Lunar New Year illuminates Millbrae

Pioneering the most expansive Lunar New Year celebration on the Peninsula seemed like a pipe dream for Joanna Ma when she moved to the mostly white city of Millbrae 20 years ago.

Asian students like her two kids in Green Hills Elementary School were a distinct minority at the time, and there were certainly no massive parades in the city celebrating their cultural heritage, she recalled.

But that’s not the case anymore, thanks in large part to Ma. She joined the school’s Parent-Teacher Association, became president and began promoting an “international week” of cultural celebrations.

Since then, the Asian community has boomed in the tiny city to about one-fourth of the total population, City Manager Ralph Jaeck said. Asians also now make up close to 40 percent of its elementary school district and outnumber white students, according to Kidsdata.org.

At no time is the city’s growing Asian population and influence on the rest of the Peninsula more evident than during its Lunar New Year celebration, masterminded by Ma and fellow resident Marion Kong. About 8,000 people from San Francisco to San Jose — twice as many as last year — are expected to pack the city of 22,000 on Saturday and Sunday for the Year of the Rat celebration, the third time Millbrae will hold the Lunar New Year celebration.

Kong, who arrived in Millbrae around the same time as Ma, launched the festivities because San Francisco, San Jose and Oakland hosted the closest spacious Lunar New Year celebrations.

“Now, in San Mateo County, the Asian community has a place to go to experience the Lunar New Year and get to know other people,” Kong said.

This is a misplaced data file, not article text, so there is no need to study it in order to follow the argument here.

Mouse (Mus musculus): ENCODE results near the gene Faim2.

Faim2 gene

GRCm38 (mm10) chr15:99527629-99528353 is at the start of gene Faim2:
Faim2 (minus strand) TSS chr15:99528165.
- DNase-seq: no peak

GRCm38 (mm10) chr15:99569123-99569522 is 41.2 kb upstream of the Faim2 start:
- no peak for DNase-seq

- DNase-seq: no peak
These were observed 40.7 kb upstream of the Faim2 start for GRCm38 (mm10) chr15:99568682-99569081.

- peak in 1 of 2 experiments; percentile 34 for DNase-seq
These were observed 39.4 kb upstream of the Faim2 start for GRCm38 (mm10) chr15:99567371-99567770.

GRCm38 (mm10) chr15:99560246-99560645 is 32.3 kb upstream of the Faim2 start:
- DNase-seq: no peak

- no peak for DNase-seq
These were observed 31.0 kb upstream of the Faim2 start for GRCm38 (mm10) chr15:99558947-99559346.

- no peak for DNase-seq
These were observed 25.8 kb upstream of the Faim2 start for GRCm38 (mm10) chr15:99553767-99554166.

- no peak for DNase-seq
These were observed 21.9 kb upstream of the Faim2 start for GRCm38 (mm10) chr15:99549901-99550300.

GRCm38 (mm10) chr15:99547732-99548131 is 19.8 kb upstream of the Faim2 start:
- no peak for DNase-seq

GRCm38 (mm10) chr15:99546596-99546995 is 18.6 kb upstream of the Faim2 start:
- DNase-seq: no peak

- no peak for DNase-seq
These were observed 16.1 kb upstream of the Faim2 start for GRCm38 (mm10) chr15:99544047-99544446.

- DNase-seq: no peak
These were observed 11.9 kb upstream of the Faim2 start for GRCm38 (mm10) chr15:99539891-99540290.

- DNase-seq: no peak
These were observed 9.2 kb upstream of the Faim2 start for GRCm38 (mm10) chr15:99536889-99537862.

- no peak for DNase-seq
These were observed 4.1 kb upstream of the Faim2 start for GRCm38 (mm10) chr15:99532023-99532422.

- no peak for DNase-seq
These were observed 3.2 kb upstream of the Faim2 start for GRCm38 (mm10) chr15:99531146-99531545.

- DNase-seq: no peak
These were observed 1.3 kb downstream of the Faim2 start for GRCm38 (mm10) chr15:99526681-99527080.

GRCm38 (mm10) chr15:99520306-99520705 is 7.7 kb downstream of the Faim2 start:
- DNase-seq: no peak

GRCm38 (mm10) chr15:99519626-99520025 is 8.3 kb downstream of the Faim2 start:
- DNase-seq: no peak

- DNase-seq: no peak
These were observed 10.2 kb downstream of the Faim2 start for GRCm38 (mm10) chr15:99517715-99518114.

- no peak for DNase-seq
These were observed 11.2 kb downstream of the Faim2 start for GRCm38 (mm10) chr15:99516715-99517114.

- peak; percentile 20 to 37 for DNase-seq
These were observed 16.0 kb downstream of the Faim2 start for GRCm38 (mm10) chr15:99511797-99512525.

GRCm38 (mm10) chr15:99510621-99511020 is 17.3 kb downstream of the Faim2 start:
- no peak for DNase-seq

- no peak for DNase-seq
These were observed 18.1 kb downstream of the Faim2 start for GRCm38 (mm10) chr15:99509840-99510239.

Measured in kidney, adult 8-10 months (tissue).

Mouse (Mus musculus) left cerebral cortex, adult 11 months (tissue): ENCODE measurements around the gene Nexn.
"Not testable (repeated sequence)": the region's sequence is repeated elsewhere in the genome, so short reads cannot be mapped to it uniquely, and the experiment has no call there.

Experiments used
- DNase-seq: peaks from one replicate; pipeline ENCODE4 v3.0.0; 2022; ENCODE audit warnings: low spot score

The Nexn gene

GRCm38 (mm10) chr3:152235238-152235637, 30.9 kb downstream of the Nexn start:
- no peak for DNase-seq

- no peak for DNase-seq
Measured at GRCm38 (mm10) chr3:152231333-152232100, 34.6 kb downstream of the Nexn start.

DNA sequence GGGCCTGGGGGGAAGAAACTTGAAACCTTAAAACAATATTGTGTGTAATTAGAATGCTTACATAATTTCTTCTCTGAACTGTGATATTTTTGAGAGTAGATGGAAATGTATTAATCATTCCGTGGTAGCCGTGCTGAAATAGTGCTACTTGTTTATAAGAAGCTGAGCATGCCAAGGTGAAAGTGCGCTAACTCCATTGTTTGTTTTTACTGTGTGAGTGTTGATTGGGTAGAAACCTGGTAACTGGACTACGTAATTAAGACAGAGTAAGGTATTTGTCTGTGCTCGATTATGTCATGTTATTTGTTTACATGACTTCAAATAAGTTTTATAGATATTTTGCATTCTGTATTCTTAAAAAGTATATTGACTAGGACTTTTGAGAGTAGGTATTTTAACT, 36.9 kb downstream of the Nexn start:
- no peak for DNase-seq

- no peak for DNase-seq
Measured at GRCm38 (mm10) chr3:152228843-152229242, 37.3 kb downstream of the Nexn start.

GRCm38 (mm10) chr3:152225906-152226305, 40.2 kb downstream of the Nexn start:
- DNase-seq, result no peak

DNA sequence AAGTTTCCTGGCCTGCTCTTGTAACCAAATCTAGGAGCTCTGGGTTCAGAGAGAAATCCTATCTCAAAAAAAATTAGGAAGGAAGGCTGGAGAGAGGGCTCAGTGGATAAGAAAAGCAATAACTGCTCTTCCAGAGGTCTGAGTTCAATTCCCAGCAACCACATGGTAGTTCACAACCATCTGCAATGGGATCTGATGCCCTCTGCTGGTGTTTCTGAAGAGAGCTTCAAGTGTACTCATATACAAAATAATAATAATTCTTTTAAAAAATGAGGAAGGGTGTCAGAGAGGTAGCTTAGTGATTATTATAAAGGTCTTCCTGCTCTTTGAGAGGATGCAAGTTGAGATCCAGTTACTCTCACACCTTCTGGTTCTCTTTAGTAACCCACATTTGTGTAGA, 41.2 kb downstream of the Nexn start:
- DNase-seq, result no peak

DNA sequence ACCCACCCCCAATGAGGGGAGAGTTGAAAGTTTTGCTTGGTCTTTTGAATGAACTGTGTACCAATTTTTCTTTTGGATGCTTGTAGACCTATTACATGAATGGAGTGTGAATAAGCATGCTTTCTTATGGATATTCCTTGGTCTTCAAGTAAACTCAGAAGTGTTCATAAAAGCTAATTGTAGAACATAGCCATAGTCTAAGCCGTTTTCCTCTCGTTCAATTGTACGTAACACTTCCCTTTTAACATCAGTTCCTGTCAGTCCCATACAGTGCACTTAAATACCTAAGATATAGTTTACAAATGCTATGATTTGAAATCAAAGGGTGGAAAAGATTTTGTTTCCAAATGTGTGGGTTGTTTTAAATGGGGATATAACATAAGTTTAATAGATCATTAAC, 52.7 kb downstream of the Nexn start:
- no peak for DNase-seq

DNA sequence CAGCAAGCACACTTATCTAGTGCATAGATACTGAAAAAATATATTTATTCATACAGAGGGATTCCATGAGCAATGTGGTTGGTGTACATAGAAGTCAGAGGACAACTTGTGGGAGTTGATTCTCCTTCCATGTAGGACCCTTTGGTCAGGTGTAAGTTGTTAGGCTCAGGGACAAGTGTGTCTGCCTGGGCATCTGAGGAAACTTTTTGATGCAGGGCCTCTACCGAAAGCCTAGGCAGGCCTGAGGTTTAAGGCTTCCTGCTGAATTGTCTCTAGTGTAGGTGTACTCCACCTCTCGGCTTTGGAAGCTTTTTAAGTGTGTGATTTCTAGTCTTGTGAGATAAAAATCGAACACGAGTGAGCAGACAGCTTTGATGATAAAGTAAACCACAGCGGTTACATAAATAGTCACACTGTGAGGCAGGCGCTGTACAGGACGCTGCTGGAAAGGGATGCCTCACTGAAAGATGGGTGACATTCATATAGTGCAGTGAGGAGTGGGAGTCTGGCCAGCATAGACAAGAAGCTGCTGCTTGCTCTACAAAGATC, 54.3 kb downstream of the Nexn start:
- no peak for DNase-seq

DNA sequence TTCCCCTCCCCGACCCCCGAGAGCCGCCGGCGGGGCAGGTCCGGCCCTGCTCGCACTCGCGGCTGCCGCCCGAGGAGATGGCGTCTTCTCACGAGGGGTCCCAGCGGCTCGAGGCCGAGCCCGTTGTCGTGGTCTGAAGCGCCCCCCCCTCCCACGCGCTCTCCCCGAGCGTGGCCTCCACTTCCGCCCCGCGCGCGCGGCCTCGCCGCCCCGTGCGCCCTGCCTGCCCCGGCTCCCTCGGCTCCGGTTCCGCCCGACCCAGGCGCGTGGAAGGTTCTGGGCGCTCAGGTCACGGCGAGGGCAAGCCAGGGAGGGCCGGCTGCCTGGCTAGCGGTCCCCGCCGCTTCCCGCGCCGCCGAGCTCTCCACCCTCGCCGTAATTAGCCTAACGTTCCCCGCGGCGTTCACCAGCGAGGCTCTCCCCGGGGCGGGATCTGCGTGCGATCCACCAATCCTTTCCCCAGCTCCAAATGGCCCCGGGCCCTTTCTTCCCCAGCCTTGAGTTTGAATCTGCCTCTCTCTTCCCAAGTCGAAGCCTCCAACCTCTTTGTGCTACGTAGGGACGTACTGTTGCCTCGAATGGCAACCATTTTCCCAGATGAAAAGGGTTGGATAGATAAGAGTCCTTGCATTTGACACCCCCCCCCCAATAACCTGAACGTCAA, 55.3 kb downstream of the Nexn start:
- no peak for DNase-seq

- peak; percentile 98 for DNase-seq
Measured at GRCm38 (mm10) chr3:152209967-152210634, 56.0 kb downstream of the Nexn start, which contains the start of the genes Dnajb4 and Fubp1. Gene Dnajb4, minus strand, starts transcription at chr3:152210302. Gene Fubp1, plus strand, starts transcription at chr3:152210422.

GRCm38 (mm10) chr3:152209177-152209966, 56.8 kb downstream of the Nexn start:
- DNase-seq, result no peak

The event’s popularity has reached so far that organizers are also promoting the festivities in the South Bay this year.

“The Asian [population] is getting more integrated into the community, not just in Millbrae but on the entire Peninsula,” said Paul Seto, Millbrae’s first Asian councilmember. The entire Millbrae City Council, school board and state Sen. Leland Yee will take part this weekend.

The group hopes their efforts have set a precedent for other ethnic groups on the Peninsula to promote their heritage. In Millbrae, at least, a Japanese Cherry Blossom festival was launched shortly after the success of the first Lunar New Year event.

Elsewhere on the Peninsula, Foster City held a free, four-hour Lunar New Year celebration Sunday. A Chinese New Year Performance will be held Thursday at the Bayside Performing Arts Center in San Mateo.

mrosenberg@examiner.com

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